SNPs (pronounced "snip"s) are another form of analysing yDNA samples.  An analogy is that STRs identify the leaves of a tree, but SNPs identify the twigs, and sub-clades and haplogroups identify the main branches. Although ySTR tests and ySNP tests complement one another, STRs are liable to relatively frequent mutations, whereas SNP mutations are much more stable, and so analyses based on SNP data are much more reliable.  But as each man inherits hundreds of SNPs, and the relative ages of the mutations that gave rise to the younger SNPs are not readily apparent, these analyses are not straight forward. 

SNP test results are very different from STR test results.  In single SNP tests and (multiple) SNP Pack tests the saliva sample simply tests positive or negative, e.g. L555+ or L555-, i.e. it is binary, and not probabilistic.  Next Generation Sequencing (NGS) tests such as BigY are much more sophisticated and comprehensive.  For more details of SNP tests see Supplementary Paper 5. 

The nomenclature used in describing SNP test results can be confusing.  SNP tests are usually identified by an alphanumeric such as L21 or L555.  L555 or L555+ indicates the test was positive for this SNP, L555- means it was negative.  Negative test results are usually not reported as they are so numerous.  The prefix letter indicates the laboratory/individual which/who has named the SNP, e.g. SNPs “L” were named by FTDNA (who confusingly also use the prefixes BY and FT).  Other organizations use different prefixes (for readers curious about these prefixes see Confusingly many SNPs have synonyms, e.g. L21 = M529, L555 = S393.  SNPs are also known by their location on the human genome, e.g. L555 aka S393 is located at position 7779294.   See for a full list of SNPs with their synonyms and locations on the human genome.  FTDNA no longer "name" Private SNPs (see below) but refer to them by their position on the human genome. 

As SNPs are very similar to haplogroups (to the lay genealogist these two terms may be considered synonyms) they used to be given names such as R1b1a2a1a2c or R1b-L21, which are both further synonyms for L21.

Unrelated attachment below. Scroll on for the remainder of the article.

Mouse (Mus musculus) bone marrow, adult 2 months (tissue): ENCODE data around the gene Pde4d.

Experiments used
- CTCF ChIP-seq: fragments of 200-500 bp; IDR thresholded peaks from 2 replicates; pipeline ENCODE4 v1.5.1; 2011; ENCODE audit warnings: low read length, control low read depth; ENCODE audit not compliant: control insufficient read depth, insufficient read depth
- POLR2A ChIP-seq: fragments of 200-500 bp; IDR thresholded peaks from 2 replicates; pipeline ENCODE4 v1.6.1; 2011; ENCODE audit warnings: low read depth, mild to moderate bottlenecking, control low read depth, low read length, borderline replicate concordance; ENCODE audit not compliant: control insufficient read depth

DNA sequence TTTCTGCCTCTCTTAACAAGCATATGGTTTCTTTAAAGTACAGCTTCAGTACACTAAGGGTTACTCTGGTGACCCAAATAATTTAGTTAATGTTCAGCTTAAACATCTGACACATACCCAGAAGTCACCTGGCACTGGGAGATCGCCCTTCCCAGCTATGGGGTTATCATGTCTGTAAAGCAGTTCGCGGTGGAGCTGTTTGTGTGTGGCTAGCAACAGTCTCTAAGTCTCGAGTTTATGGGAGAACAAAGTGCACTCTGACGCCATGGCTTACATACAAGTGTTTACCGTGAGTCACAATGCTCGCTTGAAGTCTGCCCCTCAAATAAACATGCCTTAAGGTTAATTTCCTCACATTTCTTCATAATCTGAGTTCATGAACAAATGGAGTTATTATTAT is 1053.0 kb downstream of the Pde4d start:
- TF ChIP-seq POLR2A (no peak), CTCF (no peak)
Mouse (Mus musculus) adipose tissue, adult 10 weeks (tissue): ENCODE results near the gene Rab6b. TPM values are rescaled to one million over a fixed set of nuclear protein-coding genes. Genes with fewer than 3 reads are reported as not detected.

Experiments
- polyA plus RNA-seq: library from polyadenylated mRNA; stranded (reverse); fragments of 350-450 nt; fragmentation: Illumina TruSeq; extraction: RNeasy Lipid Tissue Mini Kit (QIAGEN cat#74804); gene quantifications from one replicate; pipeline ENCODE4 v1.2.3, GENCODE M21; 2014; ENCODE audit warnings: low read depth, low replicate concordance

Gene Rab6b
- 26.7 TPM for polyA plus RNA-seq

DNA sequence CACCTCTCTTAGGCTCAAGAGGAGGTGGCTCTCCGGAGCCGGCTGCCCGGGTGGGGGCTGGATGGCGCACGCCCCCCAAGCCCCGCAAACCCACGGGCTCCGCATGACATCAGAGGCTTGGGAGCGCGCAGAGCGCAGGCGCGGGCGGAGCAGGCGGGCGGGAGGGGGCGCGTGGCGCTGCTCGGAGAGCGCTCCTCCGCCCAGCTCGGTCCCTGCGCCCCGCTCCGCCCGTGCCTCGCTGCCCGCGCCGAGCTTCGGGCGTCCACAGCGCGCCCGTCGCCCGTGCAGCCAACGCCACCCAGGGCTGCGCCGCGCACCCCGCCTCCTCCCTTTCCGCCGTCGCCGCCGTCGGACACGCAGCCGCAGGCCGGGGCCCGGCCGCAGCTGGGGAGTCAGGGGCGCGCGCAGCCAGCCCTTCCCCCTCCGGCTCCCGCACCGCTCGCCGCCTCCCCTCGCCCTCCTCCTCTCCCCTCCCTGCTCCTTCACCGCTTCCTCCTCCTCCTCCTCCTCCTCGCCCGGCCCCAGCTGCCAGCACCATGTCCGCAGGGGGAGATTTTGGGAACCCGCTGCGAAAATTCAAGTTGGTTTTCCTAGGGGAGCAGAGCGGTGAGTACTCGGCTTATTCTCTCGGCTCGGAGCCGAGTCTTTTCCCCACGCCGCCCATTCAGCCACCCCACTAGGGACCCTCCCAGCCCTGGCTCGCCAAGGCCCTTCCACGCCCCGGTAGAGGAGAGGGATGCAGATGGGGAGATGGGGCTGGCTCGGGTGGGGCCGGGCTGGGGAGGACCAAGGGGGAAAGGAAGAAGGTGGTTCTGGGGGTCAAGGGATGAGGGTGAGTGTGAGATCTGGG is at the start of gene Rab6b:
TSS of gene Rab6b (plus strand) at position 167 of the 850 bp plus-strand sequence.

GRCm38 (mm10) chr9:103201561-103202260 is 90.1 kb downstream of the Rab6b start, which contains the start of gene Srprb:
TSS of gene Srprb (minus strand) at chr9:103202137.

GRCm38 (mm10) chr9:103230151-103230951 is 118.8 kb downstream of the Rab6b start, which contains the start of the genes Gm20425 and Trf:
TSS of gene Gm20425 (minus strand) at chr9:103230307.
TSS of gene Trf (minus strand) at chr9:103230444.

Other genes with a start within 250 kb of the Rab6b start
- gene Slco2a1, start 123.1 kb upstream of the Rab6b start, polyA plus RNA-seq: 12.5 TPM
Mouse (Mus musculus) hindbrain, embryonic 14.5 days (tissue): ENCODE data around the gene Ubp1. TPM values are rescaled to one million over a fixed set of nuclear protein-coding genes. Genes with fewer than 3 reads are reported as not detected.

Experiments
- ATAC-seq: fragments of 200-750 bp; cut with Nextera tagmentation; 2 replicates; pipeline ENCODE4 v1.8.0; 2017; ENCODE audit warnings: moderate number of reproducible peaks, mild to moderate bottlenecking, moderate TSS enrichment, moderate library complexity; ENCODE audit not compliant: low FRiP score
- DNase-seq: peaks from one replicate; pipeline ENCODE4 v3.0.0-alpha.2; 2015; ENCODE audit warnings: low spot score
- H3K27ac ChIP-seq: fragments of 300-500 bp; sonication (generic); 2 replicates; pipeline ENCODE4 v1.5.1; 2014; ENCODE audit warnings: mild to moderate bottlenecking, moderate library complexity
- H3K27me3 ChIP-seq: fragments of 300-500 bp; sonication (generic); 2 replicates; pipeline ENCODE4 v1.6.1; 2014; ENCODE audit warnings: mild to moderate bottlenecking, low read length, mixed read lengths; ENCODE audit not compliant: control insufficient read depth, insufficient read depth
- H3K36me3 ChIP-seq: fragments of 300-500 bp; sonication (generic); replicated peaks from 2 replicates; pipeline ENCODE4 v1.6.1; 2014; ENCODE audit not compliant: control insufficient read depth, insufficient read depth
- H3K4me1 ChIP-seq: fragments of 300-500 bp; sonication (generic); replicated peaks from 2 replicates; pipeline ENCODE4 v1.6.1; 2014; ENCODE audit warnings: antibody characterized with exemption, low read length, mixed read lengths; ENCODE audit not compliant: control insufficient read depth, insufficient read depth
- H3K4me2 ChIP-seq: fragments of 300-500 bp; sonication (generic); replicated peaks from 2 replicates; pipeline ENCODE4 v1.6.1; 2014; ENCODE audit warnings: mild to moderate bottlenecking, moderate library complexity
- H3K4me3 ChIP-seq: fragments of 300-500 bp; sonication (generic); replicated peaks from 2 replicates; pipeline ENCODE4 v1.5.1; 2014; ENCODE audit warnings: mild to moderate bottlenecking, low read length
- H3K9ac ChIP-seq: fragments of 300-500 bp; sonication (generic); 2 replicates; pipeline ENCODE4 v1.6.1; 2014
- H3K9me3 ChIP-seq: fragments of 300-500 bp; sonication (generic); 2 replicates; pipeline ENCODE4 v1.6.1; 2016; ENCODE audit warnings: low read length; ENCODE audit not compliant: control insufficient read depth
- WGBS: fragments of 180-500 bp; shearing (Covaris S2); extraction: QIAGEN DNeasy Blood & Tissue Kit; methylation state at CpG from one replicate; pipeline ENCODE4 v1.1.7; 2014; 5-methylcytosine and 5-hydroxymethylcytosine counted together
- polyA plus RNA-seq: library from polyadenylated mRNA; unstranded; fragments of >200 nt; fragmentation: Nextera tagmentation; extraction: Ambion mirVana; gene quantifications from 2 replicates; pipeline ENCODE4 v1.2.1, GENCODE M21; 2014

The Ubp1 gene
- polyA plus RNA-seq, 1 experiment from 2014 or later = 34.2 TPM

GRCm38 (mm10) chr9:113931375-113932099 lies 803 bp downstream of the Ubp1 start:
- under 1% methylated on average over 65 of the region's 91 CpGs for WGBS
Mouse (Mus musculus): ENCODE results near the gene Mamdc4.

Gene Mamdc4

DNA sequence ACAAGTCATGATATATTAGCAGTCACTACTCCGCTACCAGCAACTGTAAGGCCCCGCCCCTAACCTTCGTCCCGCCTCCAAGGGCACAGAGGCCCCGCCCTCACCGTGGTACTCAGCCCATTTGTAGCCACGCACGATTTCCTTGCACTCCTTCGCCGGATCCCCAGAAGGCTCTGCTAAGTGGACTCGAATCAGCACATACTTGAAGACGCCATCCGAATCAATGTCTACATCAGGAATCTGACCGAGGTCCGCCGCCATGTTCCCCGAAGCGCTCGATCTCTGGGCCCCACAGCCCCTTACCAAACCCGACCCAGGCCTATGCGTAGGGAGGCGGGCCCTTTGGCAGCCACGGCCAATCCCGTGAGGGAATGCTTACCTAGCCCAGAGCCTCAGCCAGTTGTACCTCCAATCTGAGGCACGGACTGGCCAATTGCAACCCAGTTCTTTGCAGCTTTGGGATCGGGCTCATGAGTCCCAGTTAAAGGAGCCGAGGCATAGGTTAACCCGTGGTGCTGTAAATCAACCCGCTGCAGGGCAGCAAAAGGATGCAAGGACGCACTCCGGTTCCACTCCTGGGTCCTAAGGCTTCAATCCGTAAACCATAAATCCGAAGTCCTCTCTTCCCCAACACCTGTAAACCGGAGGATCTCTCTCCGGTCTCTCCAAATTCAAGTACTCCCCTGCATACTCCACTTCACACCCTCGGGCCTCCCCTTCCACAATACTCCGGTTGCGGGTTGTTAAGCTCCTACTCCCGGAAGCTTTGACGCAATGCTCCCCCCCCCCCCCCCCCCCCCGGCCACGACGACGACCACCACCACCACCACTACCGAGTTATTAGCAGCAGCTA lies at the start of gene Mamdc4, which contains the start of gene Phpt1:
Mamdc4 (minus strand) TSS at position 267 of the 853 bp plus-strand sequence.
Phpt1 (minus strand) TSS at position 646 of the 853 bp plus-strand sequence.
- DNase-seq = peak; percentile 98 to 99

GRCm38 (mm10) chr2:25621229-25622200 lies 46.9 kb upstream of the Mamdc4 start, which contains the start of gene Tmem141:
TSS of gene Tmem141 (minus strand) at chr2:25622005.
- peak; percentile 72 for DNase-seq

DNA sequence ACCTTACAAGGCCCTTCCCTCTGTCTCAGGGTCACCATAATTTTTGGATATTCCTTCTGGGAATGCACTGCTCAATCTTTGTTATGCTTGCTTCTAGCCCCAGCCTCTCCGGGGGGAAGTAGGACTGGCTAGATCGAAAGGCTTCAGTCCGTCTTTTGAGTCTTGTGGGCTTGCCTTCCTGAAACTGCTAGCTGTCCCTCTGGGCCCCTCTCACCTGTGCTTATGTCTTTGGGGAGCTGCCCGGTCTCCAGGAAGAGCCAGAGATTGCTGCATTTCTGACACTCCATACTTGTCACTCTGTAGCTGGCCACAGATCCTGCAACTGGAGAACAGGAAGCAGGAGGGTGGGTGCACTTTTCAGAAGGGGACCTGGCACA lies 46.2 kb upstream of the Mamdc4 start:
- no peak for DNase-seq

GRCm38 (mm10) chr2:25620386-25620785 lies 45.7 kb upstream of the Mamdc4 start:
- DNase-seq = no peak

A further nomenclature challenge is the meaning of terms such "Variants", "known SNPs", "private SNPs" and "terminal SNPs", not least because as more and more SNPs are discovered these labels will change.  Private SNPs were sometimes used to relate to those specific to a surname, and terminal SNPs to the most recent/youngest known SNP.  FTDNA are now using the term "Terminal SNP" to denote the most recent SNP that is shared by two or more BigY testees, and "Private SNPs" as those SNPs not shared by any other BigY testee.  Of course these demarcations can change as more individuals take the BigY test, and may change as the FTDNA haplotree is refined (see below).  Because of lack of definition and the inherent instability of these terms I prefer not to use them, though the relative terms upstream SNPs and downstream SNPs is sometimes useful - see below.

3.2       Haplotrees.  All SNPs can be placed on a haplotree (aka phylogentic tree), a genetic family tree that goes back to the genetic Adam.  Until recently haplotrees were mainly relevant to genetic anthropologists and others interested in ethnicity/Deep Ancestry studies, and their relevance to genetic genealogists in general and to this Study in particular had been very limited.  However since about 2010 SNPs and haplotrees have become increasingly relevant to genetic genealogists as more and more SNPs are discovered and halpotrees expand downstream towards and now even into the surname era, i.e the last millennium.  SNPs have been identified from mutations that occurred during the 20th century. Downstream haplotrees such as the L555 Border Irwin haplotree (see below) are "at the cutting edge" and are throwing new light on many genealogical challenges. 

The position of a SNP on a haplotree may be indicated in various ways, thus L21 may be termed R-L21 or R1b-L21, where R is the haplogroup and R1b is the sub-clade.  Or some call R1b the haplogroup and R1b1a2a2a1a2c the sub-clade that defines L21.  The latter hierarchical form is logical but both clumsy and liable to be changed, so more descriptive forms such as R>M343>M269>P312>L21 are now more popular.  Thus L555 may be termed R1b>M343>M269>P312>L21>Z251>L555, or simply as R1b-L555, or some intermediate description if preferred. 

As SNPs are being discovered so frequently (and their relationships to one another occasionally revised) that there alas is no single, up-to-date haplotree, and if there was it would be too cumbersome to replicate graphically. Several haplotrees are relevant to this Study: